Megan McEntire is about to graduate with a degree in curatorial studies and is looking forward to experiences she will have in her career. But her college experience has been pretty special, too.
McEntire has been instrumental in putting together a new exhibit, “The Mormon Migration,” which will open this Thursday in the Harold B. Lee Library.
Among the different items on display is a dress that was carried across the plains with the Martin and Willey handcart companies. McEntire secured the dress for the exhibition.
“The dress will go to Salt Lake when the exhibit is over but we get it here first because we got to it first,” McEntire said.
The dress, which is still in pristine condition, was handmade by Maria Bentley Christiansen for her wedding and was afterward brought to Salt Lake with the pioneers and passed down from generation to generation. Handling such a rare piece of history is not something that happens every day.
“It’s nerve-wracking,” McEntire said. “I felt very accomplished and trusted because not many people have ever been able to handle the dress. It was very humbling.”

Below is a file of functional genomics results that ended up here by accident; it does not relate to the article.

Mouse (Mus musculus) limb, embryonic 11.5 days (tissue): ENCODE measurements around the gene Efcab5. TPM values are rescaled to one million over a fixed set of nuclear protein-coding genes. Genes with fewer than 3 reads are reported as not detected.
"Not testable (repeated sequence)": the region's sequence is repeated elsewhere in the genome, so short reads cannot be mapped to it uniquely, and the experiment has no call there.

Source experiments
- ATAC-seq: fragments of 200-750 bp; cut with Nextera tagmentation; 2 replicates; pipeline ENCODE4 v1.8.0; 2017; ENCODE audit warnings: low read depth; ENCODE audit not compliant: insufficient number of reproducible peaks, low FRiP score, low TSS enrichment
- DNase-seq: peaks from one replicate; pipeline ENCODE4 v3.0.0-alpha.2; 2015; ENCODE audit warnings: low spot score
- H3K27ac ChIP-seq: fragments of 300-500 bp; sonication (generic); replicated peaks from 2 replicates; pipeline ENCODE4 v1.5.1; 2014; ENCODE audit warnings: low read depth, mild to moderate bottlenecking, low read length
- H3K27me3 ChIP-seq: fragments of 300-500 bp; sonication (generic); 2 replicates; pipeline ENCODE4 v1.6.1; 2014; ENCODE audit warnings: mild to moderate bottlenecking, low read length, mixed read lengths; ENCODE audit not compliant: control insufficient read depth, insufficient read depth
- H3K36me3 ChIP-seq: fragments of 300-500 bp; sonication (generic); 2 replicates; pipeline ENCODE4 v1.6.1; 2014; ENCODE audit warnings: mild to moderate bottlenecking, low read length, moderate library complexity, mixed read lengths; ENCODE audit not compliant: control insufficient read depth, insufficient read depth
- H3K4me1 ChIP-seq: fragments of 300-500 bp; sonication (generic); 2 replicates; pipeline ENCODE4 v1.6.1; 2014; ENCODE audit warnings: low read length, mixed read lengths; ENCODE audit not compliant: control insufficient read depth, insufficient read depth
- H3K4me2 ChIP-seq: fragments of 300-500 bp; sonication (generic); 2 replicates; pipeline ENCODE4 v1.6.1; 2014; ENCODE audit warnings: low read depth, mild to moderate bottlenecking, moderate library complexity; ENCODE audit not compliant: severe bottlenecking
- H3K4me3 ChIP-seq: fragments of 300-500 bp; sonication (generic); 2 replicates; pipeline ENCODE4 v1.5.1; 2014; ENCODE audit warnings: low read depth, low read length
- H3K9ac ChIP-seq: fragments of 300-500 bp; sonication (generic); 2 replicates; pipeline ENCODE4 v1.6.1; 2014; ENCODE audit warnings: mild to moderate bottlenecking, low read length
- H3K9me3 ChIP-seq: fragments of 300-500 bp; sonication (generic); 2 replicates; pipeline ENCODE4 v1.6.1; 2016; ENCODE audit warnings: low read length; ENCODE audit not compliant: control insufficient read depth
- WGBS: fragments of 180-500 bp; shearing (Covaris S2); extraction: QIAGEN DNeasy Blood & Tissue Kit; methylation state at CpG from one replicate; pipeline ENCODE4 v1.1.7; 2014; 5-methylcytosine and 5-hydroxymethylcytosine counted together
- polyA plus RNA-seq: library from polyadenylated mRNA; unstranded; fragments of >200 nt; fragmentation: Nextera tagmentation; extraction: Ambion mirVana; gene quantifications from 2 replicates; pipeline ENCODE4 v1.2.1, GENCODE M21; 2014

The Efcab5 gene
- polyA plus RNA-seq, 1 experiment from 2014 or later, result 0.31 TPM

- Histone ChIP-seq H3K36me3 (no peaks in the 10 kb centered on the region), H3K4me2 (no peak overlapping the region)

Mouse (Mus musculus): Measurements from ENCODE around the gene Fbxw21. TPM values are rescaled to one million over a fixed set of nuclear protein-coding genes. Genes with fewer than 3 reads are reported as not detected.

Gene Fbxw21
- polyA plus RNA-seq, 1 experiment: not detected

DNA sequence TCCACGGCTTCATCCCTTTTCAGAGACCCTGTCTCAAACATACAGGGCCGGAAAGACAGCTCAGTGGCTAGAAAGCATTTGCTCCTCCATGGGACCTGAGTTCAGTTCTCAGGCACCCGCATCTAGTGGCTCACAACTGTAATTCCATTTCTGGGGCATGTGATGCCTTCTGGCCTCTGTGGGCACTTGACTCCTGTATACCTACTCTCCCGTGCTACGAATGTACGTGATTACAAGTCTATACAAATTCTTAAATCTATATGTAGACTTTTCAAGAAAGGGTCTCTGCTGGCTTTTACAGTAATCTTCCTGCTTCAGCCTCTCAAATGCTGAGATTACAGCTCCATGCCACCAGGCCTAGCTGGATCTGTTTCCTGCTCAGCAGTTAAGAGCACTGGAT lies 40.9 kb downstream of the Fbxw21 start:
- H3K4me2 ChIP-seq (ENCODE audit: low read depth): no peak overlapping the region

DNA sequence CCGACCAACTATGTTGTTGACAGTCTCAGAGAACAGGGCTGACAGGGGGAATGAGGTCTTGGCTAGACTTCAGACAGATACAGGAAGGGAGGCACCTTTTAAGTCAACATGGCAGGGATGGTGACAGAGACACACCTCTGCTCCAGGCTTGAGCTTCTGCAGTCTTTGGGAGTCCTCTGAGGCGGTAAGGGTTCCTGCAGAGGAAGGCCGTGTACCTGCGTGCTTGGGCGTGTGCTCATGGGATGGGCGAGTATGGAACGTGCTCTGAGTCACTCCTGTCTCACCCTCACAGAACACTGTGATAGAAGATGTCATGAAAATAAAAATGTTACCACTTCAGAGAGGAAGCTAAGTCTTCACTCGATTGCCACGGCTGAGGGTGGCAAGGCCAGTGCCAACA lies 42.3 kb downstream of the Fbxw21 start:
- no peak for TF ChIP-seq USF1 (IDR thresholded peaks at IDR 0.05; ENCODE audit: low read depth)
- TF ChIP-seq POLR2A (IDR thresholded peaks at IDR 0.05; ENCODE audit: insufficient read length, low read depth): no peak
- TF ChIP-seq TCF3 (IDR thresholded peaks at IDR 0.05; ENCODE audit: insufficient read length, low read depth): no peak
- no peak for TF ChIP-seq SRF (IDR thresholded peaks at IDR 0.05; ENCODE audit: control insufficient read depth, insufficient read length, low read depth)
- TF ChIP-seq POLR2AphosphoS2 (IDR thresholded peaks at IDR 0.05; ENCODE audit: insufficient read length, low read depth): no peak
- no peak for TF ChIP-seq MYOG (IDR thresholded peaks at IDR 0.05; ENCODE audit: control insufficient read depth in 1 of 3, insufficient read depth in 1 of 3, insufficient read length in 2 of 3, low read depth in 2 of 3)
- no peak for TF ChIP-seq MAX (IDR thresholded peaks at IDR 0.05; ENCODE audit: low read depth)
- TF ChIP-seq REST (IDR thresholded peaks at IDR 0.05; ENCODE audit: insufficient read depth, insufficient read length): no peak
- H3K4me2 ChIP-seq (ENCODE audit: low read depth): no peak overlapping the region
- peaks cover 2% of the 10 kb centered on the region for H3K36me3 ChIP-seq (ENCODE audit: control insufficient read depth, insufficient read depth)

Howard C. Bybee, who is curating the exhibit, also shares McEntire’s enthusiasm for the exhibit. Bybee explained that in addition to the dress, there will also be a handcart and toys that were played with in the household of Brigham Young.
“The overall exhibit is exciting,” Bybee said. “You can’t pick any single thing over another.”
The exhibit, which will be complimented by a lecture, is one of seven different exhibits that will be displayed on the main floor of the library next to the security desks. The different exhibits are part of the HBLL’s 50th anniversary.
Roger Layton, who headed the committee to celebrate the anniversary, said this exhibit has been a year in the making.
The lecture to be given in conjunction with the opening of the exhibit will be given by Professor Fred E. Woods on Thursday at 2 p.m in the auditorium on level one of the HBLL. Wood’s remarks will be titled “The Sail Before the Trail or Have We Missed the Boat?” Wood’s remarks will address the often overlooked passage many pioneers took from Europe to America.
Students interested in learning more about the Mormon migration can visit lib.byu.edu/mormonmigration, where they can find complete lists of passengers and firsthand accounts of European converts coming to America.